JP — The call for the next wave of the American economy is being heard by some established unions like the United Steelworkers. International president Leo Gerard says that his organization now has a strategic alliance with the Mondragon cooperative.
Leo Gerard, International President, United Steelworkers — I think it’s important to find a new way of doing business that’s going to have a greater reward to workers. Not just in the economics of work but in the dignity of work. And we think that was a really good model to work from.
JP — Now after the most recent “right to work” legislation was passed in Michigan — which further undermines unions by allowing workers not to pay dues. Gerard says he recognizes that times are changing.
Gerard – I think that the unfortunate attack on workers and on trade unions that led us to the greatest income inequality that we’ve had since the Great Depression. And clearly that economic model has not been working for workers for more than 30 years now.
JP — Though cooperatives have gotten people working, professor of York University in Toronto, Sam Gindin, says co-ops have their limitations.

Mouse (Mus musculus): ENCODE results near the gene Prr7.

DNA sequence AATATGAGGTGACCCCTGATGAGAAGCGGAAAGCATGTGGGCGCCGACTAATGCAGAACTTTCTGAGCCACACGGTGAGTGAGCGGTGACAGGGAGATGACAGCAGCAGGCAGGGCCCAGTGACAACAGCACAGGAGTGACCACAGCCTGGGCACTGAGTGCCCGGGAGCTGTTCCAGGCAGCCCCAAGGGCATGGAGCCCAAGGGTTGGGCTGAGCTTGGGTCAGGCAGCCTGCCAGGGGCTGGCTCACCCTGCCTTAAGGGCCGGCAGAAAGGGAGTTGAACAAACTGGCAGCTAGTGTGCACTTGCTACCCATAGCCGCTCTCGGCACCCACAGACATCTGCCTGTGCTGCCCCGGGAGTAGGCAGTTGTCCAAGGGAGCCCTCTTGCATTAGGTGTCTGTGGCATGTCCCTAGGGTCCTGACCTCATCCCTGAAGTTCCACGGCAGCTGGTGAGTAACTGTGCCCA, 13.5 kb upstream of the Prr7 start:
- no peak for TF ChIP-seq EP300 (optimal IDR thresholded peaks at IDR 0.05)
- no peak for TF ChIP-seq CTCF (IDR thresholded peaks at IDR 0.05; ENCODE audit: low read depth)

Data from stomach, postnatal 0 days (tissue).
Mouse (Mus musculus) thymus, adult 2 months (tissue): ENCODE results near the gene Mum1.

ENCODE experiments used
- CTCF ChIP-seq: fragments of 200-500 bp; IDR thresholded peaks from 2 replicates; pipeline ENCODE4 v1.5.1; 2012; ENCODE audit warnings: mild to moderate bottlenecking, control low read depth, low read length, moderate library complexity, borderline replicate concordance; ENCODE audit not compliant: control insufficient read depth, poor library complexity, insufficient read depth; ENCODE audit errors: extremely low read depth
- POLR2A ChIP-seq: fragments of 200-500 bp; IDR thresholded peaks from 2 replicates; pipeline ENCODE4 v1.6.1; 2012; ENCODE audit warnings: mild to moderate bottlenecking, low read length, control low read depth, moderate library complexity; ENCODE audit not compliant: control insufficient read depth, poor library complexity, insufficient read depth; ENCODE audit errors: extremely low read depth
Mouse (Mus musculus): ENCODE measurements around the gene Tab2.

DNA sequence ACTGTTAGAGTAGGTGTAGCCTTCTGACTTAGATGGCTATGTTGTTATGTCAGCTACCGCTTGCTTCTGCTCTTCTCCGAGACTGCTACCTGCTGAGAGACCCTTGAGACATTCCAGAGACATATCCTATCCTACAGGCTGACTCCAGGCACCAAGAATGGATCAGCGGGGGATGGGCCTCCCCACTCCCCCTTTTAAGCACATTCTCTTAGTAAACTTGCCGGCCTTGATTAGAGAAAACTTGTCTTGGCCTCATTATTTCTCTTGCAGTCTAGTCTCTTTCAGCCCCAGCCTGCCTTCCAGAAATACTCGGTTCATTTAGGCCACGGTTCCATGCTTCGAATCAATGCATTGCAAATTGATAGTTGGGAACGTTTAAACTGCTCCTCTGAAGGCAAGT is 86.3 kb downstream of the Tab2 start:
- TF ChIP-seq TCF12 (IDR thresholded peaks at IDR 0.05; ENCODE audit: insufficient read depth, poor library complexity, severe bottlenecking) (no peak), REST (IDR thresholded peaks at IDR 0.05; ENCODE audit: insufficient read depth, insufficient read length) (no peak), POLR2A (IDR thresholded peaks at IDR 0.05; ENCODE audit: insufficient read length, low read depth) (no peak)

Sam Gindin, author, The Making of Global Capitalism — When you’re operating within a capitalistic society, it puts severe pressure on you to compete on their terms. The other problem is that they’re still very marginal because they’re trying to operate outside of taking power where it is. So if looking at credit unions for example, they’re operating in the context of leaving the financial system, the bulk of it, to the banks and investment houses. I mean any major bank in United State is larger than all the co-ops put together. Co-ops can really only work in a sustained way — other than just being marginal and doing some progressive things — but to really work they have to be a part of a transformative project. They have to actually be a part of a political movement that is transforming society, and that the co-ops themselves are only one part of it.”